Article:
What? I thought it was all about killing monsters and conquering lands! Wait, let's rewind.
J.F. Jenkins is a mother, fantasy writer, and gamer fan. If you ask me, it’s a good combination as any. When she came to me with the idea for the article, I was pleasantly surprised. If you think that gamers are only into their games and don’t have much time for anything else, you’d be wrong. This lady here has published a book called Legend of the Oceina Dragon (Kindle edition), and she is plotting the rest of the saga as we speak. In addition, she gives sneak peeks from Book 2 on her blog, so go check it out.
Yet another thing you should know about this minx is that she leads another blog called Team Introversion, which is basically a part of a fictional ‘reality show’ called Escape where the teams have to complete a series of challenges to get ahead. If you’d like to check it out, you can find the breakdown here. And finally, she tweets under her name: @jfjenkinstweets and her team’s: @introv3rsion.
Now, let's get onto business. Enjoy and tell us what you think!
Storytelling in Video Games
by J.F. Jenkins
An orphaned boy is plagued by nightmares. One day he wakes up to find his home village in the forest attacked by monsters. As he does his part to protect his people he discovers that he is not of the same race as the other people in his village. Embarking on a quest across the kingdom, he finds a princess who enlists his help. After unearthing three precious gems, together they are to summon a great power that will protect the entire kingdom from crumbling.
This sounds like a plot to some kind of epic book series or movie, doesn't it? It doesn't come from either of those places though. It's from a popular video game franchise. Yup, video games. They do have plotlines. Today, I'm going to be telling you how video games are a good example of how to write a good story.
The thing video games and books have in common are that they need to hold the attention span of their audience for long periods of time. Video games can be anywhere from 8-100 hours in length. Yes, that is correct. 100. Hours.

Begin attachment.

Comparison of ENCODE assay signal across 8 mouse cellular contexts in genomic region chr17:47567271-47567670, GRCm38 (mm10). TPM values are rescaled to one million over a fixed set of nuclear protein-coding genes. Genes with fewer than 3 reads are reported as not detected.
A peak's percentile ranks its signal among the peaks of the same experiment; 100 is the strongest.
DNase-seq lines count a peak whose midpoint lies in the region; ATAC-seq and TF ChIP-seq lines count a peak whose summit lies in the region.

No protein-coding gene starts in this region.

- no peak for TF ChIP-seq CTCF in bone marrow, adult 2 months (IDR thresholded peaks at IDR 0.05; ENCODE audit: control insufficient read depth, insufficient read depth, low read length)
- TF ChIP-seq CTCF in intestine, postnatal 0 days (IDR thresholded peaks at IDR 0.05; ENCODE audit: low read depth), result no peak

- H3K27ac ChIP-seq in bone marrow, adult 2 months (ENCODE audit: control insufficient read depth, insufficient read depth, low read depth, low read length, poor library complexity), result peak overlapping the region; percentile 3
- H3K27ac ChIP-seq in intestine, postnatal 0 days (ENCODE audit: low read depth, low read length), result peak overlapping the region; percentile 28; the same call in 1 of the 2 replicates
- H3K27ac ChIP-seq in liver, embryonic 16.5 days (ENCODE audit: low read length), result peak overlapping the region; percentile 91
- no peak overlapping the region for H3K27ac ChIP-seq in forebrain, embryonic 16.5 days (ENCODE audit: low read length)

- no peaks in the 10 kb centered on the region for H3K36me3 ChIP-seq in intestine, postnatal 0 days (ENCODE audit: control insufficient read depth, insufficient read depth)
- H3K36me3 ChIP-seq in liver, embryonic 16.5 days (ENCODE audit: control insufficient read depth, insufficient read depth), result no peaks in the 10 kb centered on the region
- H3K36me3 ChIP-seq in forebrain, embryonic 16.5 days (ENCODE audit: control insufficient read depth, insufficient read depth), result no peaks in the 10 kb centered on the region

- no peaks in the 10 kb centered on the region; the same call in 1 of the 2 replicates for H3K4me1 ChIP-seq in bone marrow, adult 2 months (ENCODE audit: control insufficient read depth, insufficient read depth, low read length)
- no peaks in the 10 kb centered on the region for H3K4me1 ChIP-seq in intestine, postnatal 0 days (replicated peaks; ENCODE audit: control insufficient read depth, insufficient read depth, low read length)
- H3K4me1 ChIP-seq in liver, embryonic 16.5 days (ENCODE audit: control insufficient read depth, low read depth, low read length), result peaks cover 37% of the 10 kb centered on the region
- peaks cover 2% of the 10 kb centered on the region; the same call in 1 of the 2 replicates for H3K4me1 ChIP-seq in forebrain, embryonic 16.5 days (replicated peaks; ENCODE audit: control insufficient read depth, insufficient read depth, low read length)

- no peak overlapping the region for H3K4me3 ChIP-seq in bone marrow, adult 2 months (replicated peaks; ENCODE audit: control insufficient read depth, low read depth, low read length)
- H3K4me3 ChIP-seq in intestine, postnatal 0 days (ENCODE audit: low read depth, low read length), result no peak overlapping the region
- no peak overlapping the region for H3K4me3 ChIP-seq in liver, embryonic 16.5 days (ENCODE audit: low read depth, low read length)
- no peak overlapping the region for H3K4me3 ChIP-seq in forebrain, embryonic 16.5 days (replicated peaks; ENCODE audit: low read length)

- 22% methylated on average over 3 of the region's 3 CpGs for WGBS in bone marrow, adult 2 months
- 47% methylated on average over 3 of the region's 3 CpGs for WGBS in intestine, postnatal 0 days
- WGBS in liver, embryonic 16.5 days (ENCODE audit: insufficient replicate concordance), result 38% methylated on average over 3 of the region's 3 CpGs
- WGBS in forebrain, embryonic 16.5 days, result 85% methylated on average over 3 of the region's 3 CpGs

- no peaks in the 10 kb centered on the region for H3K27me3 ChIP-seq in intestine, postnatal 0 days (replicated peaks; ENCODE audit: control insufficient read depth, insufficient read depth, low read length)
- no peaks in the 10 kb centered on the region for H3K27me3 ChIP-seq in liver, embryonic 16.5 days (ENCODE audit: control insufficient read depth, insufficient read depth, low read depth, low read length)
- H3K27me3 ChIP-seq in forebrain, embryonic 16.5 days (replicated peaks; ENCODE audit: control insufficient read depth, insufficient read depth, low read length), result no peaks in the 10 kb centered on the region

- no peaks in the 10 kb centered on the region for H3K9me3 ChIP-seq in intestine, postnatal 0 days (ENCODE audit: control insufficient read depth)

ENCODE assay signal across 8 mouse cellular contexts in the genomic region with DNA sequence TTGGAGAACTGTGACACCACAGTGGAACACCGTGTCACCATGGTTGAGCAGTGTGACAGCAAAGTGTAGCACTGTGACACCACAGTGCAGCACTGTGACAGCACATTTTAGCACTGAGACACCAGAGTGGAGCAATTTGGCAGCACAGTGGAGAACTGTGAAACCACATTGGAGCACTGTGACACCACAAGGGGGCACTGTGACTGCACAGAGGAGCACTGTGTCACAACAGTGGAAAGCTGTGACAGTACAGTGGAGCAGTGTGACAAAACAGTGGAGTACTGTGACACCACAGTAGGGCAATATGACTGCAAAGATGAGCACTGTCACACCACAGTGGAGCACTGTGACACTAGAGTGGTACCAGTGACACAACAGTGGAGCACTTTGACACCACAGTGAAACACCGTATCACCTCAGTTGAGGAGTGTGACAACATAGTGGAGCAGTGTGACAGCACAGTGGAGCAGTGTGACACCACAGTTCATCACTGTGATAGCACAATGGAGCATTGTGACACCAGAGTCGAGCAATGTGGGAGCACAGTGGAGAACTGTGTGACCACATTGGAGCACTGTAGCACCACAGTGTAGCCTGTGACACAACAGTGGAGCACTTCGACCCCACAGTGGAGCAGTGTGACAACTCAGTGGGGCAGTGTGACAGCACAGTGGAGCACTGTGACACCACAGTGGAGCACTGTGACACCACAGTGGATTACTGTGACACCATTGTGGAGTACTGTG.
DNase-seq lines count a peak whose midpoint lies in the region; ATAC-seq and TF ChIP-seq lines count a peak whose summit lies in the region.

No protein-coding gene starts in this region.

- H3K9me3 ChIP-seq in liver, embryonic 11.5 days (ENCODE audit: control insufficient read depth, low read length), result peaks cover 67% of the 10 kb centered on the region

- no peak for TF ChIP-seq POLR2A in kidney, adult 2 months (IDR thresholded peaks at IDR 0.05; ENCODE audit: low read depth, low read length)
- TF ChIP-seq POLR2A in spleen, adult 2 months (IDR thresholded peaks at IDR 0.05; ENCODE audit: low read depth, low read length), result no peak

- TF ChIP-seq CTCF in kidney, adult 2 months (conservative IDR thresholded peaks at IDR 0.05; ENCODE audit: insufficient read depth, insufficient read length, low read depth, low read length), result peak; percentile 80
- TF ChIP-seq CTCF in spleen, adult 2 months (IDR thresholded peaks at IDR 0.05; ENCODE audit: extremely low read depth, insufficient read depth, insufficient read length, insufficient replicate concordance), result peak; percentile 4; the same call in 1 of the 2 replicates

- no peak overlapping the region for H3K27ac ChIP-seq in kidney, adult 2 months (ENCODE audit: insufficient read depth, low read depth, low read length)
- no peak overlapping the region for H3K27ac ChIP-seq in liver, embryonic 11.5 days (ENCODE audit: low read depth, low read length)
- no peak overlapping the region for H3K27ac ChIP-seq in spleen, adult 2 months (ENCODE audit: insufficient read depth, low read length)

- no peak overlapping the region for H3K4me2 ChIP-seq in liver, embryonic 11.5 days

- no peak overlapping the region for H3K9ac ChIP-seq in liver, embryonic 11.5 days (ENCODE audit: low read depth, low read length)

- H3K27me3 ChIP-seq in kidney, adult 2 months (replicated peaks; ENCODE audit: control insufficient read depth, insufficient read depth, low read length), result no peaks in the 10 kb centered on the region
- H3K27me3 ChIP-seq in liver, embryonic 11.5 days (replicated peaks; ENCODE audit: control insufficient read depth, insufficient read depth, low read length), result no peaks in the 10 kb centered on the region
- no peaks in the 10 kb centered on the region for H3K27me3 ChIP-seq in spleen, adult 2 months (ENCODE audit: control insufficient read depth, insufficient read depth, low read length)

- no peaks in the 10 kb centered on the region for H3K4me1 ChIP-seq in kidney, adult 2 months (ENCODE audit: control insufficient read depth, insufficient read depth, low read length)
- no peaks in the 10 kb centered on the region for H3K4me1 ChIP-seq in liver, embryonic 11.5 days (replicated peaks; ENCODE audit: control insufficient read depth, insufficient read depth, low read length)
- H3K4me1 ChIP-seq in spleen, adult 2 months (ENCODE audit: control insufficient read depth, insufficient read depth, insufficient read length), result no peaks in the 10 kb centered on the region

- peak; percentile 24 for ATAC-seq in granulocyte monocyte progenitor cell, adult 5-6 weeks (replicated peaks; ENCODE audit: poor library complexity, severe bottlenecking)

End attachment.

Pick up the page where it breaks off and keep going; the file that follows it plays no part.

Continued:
Some people would get fed up by this idea, but how is it different than investing that time to a 900+ page novel like say, Stephen King's “The Stand”? I'll tell you what's the same: the story keeps me going.
Games follow the same kind of story patterns as novels. There's the protagonist and their antagonist (or several of them). There are secondary characters, and each has their own history, personality traits, and overall goals being explored as you progress through the story. There are subplots, romances, yes ROMANCES in video games (some of my favorite romantic pairings actually come from games). And there's the journey of self discovery, just like in a book.
The key to holding the interest for such a long period of time is pacing. Just like in a novel, the description of the journey needs to be properly laid out. Too much action and the feeling for the characters is lost. Too much emotional character development and the audience begins to feel frustrated by the lack of moving forward. Games are actually starting to become more 50/50 in terms of how they're dividing up their story scenes and the actual amount of time playing the game.
I encourage everyone to analyze the next game they end up playing. For those of you who don't play games, you can find a lot of great material on YouTube. Here are some great examples. Most of them are pretty romantic. ;)
This is from Final Fantasy XIII. Yes, it's cheesy, but I love it anyway. I need a good cheese fest sometimes. But notice how much of the story is told just through their words? This is the first time all of this information is presented to the audience, and it works well.
I'm a Final Fantasy junkie, so naturally most of these are going to come from there. But this is a scene from FFX. What I love about this is the intense amount of creative world building.
Here's a sappy scene from an older game called Grandia. These games couldn't rely so heavily on the visuals obviously, so they did most of it through great dialogue.
And the last one is from Final Fantasy VIII. This game is especially one I would play/YouTube because it does such a great job with character development through dialogue and using effective flashbacks.
I could come up with several more examples and from multiple genres, but I picked these because they are my favorite and they are great models of effective storytelling.
Oh, and the plot mentioned in the opening is from “Legend of Zelda: Ocarina of Time”.